Not to mention natural gifts, of course. "Colonials" not supossed to have those.

"Just shoot the durn thing."

Anonymous said...

In addition to the Scots' gift for lyrical speech with which my kids grew up, and a good solid British education with literally thousands of books in our house, Dog and his siblings have inherited a natural ability to put words together.
My grandfather (who was Swiss) wrote poetry, my grandmother could tell a tale that would make you feel like you were there with her. She had only three weeks of school, but the urge for knowledge was such that she taught herself to read from the Bible, which was the only book in her father's house. She eventually wrote very well indeed. My father was a tale-teller extraordinaire, as were the members of his Scots side of the family. I have a MA in English, skidding along on instinct with the technical side of things which I find boring and which make me impatient, and have been both a teacher and a newspaper reporter.
In addition to all that, when my kids were small, I taught them more synonyms and adjectives than you could imagine.
I'm glad Dog is using his to good purpose, and have my fingers crossed for his well-deserved success.
In the meantime, of course, his sister has written a book, and I'm working on one!

45govt said...

LawDog, what part of yes do you not understand?

Valerian said...

My 2c worth: I want pink gorilla, drunken armadillo, smarter not harder, the ice foot chase, the old gentleman's long walk home, the dispatchers, ghost management, small child and chucky the horror doll management, (and I know it was passed from a friend but what about also having the recommendations when dating a judge's daughter), the Africa stories including the gecko, the snake, the ratel and the trebuchet! and the lighter than air lizards, ummm..... gotta have the recipes (i still havent tried felony chicken and I just gotta! same goes for deep fried twinkies ;).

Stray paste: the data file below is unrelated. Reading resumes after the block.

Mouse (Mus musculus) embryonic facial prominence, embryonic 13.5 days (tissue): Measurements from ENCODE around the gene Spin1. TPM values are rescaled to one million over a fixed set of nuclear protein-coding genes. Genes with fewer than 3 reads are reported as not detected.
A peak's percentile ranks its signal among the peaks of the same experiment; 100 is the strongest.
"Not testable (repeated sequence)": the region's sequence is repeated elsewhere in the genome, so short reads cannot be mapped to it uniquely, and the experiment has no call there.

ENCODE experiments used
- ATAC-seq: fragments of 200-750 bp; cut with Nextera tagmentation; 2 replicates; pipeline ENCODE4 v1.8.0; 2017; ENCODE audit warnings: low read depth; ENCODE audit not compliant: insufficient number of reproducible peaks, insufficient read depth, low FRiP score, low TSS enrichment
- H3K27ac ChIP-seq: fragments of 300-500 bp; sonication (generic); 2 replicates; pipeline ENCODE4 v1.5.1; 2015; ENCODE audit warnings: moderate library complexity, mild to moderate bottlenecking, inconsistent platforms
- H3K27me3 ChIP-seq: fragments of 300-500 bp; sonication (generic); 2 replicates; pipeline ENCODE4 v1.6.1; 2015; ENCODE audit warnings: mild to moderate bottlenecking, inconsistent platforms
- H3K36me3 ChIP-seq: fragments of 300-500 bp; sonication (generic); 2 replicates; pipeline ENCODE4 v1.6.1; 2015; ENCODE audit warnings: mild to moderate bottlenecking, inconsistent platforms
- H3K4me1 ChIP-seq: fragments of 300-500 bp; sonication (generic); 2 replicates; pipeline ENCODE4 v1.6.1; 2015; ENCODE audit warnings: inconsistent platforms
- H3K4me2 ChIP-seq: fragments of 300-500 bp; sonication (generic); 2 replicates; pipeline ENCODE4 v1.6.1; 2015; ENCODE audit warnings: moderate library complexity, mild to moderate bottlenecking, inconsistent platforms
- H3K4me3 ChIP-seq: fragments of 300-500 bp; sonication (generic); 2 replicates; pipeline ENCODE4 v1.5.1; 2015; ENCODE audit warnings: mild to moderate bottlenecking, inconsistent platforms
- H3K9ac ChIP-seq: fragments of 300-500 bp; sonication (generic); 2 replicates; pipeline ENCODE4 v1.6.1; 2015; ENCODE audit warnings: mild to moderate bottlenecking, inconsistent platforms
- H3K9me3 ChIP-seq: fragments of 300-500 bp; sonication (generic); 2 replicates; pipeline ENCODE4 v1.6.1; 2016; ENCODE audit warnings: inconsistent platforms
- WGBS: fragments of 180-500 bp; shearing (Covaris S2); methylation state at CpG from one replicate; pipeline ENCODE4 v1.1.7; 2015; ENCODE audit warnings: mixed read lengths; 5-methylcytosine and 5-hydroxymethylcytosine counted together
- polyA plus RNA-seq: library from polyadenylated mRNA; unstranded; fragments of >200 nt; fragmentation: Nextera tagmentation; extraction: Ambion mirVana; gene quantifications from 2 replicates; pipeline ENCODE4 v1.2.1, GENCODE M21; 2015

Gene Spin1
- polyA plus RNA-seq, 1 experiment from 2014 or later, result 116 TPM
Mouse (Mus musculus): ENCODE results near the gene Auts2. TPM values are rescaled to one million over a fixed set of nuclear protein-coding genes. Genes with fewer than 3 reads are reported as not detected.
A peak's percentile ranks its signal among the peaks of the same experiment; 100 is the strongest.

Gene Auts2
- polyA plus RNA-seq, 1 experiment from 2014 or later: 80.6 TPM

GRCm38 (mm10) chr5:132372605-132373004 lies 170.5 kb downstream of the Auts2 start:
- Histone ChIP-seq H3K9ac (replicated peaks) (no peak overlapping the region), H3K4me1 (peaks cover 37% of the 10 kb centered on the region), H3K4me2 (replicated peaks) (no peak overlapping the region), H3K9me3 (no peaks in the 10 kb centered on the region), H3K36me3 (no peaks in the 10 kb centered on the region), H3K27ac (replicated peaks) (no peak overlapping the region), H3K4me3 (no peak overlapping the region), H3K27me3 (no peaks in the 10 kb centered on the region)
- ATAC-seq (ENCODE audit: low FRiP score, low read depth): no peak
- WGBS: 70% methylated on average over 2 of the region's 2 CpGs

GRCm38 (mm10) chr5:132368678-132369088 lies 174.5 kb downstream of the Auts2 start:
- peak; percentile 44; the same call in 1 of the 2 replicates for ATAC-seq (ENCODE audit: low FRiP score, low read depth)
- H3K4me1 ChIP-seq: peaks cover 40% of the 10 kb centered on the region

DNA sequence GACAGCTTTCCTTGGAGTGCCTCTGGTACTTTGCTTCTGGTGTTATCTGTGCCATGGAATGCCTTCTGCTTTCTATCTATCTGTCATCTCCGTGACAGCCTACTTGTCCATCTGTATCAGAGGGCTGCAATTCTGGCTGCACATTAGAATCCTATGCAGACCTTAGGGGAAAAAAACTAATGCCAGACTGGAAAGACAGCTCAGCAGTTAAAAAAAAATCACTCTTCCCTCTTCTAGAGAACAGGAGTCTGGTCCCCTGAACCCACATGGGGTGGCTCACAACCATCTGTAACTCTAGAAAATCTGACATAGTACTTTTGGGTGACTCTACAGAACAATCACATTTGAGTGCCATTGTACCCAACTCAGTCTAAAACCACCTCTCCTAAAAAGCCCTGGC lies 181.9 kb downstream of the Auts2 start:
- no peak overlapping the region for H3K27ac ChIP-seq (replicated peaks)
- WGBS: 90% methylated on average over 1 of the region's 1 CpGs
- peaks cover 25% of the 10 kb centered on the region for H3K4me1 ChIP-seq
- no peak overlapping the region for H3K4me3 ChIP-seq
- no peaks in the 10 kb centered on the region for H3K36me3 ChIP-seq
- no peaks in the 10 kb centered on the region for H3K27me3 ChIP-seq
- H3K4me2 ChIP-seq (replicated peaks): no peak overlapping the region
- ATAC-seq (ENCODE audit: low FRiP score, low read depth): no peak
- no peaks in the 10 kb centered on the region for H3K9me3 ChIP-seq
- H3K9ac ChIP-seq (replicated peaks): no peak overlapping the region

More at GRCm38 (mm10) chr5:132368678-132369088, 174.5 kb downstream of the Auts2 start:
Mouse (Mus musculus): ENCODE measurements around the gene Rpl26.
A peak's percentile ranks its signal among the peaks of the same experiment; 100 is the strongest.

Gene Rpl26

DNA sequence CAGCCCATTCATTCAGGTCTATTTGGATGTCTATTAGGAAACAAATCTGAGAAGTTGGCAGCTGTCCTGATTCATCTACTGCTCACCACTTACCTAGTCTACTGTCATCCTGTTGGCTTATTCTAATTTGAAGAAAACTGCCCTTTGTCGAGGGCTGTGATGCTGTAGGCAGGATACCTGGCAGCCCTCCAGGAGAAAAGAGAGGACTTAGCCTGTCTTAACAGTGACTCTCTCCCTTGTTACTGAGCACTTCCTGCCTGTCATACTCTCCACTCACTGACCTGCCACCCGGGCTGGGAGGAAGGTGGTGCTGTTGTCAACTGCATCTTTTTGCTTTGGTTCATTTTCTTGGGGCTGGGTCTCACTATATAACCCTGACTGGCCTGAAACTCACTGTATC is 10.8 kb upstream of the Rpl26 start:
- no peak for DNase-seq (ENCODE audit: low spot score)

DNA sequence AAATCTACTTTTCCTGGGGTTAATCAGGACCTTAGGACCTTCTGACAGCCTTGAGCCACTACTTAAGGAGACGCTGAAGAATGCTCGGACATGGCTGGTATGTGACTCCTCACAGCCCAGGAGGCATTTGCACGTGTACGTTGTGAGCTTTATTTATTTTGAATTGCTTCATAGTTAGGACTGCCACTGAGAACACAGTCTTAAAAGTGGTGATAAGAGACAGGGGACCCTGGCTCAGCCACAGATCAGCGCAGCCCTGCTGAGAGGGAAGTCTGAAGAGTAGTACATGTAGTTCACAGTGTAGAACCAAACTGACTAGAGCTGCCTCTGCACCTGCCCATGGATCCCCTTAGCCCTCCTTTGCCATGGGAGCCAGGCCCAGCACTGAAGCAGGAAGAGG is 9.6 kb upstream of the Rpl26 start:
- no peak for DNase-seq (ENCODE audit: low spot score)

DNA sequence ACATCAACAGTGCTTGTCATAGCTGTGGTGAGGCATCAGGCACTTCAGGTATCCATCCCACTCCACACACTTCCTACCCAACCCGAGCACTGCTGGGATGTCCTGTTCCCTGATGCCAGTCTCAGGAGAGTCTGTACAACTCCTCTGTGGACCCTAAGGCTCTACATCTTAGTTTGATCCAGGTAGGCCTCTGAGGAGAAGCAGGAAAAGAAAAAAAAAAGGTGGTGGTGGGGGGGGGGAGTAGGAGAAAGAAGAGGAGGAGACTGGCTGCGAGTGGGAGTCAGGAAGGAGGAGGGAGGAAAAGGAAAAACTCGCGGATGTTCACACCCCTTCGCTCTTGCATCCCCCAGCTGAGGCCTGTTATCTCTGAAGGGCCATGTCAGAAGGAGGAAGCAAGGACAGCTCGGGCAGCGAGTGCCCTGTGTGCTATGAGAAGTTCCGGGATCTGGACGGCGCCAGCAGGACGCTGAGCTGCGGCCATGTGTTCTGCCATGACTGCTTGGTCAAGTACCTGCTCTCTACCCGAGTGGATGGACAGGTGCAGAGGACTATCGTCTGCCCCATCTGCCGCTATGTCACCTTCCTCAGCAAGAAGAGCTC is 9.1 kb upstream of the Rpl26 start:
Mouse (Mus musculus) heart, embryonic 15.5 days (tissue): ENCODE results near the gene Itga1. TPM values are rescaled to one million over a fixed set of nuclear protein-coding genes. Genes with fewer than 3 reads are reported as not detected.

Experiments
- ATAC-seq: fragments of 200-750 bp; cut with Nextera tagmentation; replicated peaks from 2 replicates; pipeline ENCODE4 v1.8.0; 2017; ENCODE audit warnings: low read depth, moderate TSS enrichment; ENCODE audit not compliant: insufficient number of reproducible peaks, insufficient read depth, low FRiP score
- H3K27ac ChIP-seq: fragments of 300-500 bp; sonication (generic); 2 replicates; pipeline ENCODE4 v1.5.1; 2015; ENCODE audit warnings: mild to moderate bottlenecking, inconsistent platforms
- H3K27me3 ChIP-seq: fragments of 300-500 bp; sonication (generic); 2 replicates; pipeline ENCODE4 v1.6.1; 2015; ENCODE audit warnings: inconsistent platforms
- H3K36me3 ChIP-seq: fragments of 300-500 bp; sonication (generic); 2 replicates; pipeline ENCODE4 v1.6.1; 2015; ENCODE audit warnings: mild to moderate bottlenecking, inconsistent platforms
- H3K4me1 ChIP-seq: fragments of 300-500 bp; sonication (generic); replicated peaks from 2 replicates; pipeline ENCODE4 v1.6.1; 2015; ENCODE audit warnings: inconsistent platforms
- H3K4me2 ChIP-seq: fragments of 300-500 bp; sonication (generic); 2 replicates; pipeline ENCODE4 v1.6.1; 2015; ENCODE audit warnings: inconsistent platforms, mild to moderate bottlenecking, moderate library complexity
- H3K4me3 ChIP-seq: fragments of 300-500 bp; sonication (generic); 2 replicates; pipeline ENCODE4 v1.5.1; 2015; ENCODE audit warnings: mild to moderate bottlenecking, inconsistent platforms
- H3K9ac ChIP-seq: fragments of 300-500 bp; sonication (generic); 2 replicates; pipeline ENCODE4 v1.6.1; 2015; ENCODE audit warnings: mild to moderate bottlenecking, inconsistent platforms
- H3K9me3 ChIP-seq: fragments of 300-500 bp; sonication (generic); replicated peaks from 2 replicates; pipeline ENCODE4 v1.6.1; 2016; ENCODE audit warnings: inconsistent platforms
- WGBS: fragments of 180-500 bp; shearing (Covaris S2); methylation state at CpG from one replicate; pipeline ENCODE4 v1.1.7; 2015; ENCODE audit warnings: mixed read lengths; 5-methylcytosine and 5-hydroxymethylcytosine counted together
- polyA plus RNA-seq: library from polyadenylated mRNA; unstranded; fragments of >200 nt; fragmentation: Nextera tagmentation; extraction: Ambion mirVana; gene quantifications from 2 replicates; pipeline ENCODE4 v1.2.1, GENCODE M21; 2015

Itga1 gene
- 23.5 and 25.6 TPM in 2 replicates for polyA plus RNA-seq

I dont really care what order you serve them up in - open with a recipe .... continue with something that is going to make you laugh, then think, then ponder. If such a hypothetical creature as this book makes it into the world, I know I want a copy.

Anonymous said...

Lawdog, there are three I'd like to see:

1. A collection of your childhood misadventures
2. Your "Dumbest Criminals"/"'Dawg's Adventures in Law" stories
3. "The LawDog Guide to Personal Defense"

and 4. The LawDog Cookbook would be nice...

Anonymous said...

Definitely the story involving chickens and pits.

Anonymous said...

After publishing volumes 1 and 2(Adventures in Africa and Put Your Paws in the Air stories) I would love to have a collection of your rants, um, opinons about politics, military, the loonies of the Westboro variety, and on and on and on.

Your commentaries are a hoot and a holler and always either leave me laughing or causing me to have a second thought.

Anonymous said...

P.S. - and stop teasing. Best I recall, from past proposals, you're basically "Taunting us a second time." If you're not prepared to have cows tossed over castle walls - aimed in your direction - you'll publish soonest. BTW - a recipe book would be waaaaay great!

Hiraethin said...

Oh, wow. Where do I start?

Lawdog's Advice For Those Who Who Wish To Be Prepared When Encountering Critters.

Stories Tall But True: Anecdotes of a Texas Lawdog.
(With preliminary chapter His Early Life.)

That'll do for starters. Let us know where to click to buy.

Unknown said...

I think most of your posts can be used but I would split into sections, maybe chrononlogically. Childhood, then police adventures, and finally just a sections on Guns and your thoughts (my favorite). Something like that, leave out the current events/articles for the most part.

Mike said...

Hey LawDog -

You realize you just answered a WHOLE LOT of prayers with that post, don't you??

Mochamouse said...

1st - Stories of a Small Town Peace Officer
2nd - all of yur "growing up in Africa (or other exotic location) stories. Maybe Lawmom and your brother could co-write this one?
I'm doing my darndest to get all caught up on your archives, and enjoying the reading a *lot*

Bayushi Midori said...

^What she said.